May 22, 2014
May 21, 2014
May 20, 2014
May 19, 2014
May 18, 2014
Height is not the only challenge you face in climbing to the top of this island fortress. Signage is another. But that’s all part of the fun, I guess. Following what you think is the path, winding up in someone’s private courtyard, backtracking, taking a different (also wrong) route, until you finally reach the top. And when you look down, like this, well, not for those with acrophobia. Like Jay.
May 17, 2014
So many blues. The sky, the sea, the umbrellas. And Dr. Blake’s blue shirt, compliments of the Noise Reduction Technology Group at Bose, the most respected name in sound. I sometimes wonder why Dr. B is making this same face in so many of our photos. Could he be about to be saying “cheese”? It’s not working.
May 16, 2014
At the tippy top of the island fortress of the old town of Monemvasia, this church. At one time a mosque, then a church, then a mosque again, etc. All because this small island was conquered so many times by so many different cultures. It’s said that this building was modeled after Aya Sofya in Istanbul. Well, maybe. But what this one lacks in mosaics and other embellishments, it makes up for with sea views.
May 15, 2014
It’s exciting to be at sea, especially on Windstar Cruises, recommended to us by our pal David many years ago. Sailing with them has become a part of each autumn for us. And rough seas or calm ones, the craft is so stable we hardly feel a thing. But from time to time, we do see a thing. Like when a wave grows higher than our cabin’s portholes and our view takes on an almost-lunar, New England Aquarium perspective. Like this.
May 14, 2014
Because so many of the buildings on this small island are built along the steep cliffside, their windows (such as they are) give onto the sea. Like this one in the back of a small cafe we passed on our way up, up, up to the very top of the island.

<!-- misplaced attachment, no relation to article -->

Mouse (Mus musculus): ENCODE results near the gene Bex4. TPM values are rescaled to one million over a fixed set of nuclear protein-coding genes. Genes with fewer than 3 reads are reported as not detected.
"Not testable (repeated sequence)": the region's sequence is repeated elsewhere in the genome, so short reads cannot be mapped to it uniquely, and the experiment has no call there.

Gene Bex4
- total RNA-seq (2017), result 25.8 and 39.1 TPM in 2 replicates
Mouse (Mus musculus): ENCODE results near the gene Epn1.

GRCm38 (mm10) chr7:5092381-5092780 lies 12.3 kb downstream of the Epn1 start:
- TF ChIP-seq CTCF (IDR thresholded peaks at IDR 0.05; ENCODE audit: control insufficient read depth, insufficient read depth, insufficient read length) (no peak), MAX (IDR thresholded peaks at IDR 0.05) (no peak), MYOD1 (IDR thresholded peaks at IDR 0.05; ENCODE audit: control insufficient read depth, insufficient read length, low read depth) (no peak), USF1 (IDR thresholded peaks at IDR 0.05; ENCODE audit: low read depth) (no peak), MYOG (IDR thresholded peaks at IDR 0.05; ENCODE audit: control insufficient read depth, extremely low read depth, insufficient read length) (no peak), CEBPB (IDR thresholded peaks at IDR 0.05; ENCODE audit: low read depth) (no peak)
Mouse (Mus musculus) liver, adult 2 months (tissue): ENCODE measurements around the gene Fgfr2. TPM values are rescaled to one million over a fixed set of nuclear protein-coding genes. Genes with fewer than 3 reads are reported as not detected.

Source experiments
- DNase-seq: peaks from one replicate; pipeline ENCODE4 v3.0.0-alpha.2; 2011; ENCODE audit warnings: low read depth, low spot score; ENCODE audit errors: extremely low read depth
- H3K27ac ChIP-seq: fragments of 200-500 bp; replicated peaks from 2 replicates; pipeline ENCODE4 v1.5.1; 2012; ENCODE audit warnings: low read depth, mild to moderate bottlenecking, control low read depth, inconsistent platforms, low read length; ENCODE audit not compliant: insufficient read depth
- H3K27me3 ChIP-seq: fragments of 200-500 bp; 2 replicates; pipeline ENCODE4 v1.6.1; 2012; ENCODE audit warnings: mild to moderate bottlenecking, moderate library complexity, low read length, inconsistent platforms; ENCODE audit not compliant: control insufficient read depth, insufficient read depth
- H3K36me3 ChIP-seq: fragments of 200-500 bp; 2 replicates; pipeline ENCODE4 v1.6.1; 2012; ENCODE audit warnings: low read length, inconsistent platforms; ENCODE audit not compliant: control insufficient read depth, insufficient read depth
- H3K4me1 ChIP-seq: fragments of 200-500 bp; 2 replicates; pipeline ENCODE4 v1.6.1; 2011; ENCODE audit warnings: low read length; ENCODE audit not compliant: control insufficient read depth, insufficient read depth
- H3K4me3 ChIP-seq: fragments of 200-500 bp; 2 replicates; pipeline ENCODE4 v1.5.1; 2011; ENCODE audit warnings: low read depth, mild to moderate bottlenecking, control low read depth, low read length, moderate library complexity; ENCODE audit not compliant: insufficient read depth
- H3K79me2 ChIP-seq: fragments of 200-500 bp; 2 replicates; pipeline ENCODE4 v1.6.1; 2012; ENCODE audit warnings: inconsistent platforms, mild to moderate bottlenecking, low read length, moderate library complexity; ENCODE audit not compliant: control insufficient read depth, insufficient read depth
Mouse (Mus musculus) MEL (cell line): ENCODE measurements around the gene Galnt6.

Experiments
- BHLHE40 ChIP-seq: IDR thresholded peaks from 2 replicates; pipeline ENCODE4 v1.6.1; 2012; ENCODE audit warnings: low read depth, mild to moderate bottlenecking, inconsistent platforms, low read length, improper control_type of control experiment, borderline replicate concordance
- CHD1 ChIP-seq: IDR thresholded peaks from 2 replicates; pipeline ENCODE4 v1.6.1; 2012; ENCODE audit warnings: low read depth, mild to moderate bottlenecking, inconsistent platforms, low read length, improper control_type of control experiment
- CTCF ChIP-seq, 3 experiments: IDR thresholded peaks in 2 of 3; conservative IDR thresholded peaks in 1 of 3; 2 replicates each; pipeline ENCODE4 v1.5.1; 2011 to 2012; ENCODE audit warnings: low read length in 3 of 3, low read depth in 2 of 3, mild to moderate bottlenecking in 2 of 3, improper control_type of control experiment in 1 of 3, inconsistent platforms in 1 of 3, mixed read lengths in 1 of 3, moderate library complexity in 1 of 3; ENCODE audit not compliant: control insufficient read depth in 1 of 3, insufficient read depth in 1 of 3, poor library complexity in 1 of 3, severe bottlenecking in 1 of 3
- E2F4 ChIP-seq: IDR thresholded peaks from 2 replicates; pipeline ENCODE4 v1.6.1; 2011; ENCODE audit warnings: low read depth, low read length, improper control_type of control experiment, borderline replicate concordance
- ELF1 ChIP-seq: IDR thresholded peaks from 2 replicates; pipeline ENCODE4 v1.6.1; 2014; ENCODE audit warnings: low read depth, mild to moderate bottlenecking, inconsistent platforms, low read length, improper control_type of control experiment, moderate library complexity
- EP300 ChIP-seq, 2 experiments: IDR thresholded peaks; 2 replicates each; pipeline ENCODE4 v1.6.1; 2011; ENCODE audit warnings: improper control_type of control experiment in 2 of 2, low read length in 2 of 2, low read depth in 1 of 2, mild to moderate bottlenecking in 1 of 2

May 13, 2014
May 12, 2014
May 11, 2014
May 10, 2014
Dr. Blake takes to pampering much better than I do. Seen here, dining on deck at the seafood restaurant Le Marché on board the Wind Surf between Santorini and Athens. The sailing yacht carries a maximum of 300 guests, and so the dining and the service can be very private and personal.
May 9, 2014
Even as a little kid, the Erechtheion was always my favorite building of the Acropolis. I liked that the columns were ladies. The porch of the caryatids. And so it was a real thrill to finally visit. The Parthenon, sure, mighty impressive. And copied in Nashville and evoked in so many other neoclassical buildings around the world. But where else do they have maidens holding up the place?
May 8, 2014
May 7, 2014
May 6, 2014
May 5, 2014
May 4, 2014
Just in case you don’t understand Greek, a handy English translation is provided. Though the streets of this island are so narrow, who could find a way to park anyway? (I love how the slash goes right through, rather than over, the P in this “forbidden” sign. Those Greeks.)
May 3, 2014
Our sailing yacht, the Wind Surf, seen from our perch by the windmills on Mykonos. When the ship is anchored offshore like this, the back opens up and becomes a sports deck. Kayaking, swimming, water skiing. Nice to sail the Aegean, warm weather, warm water.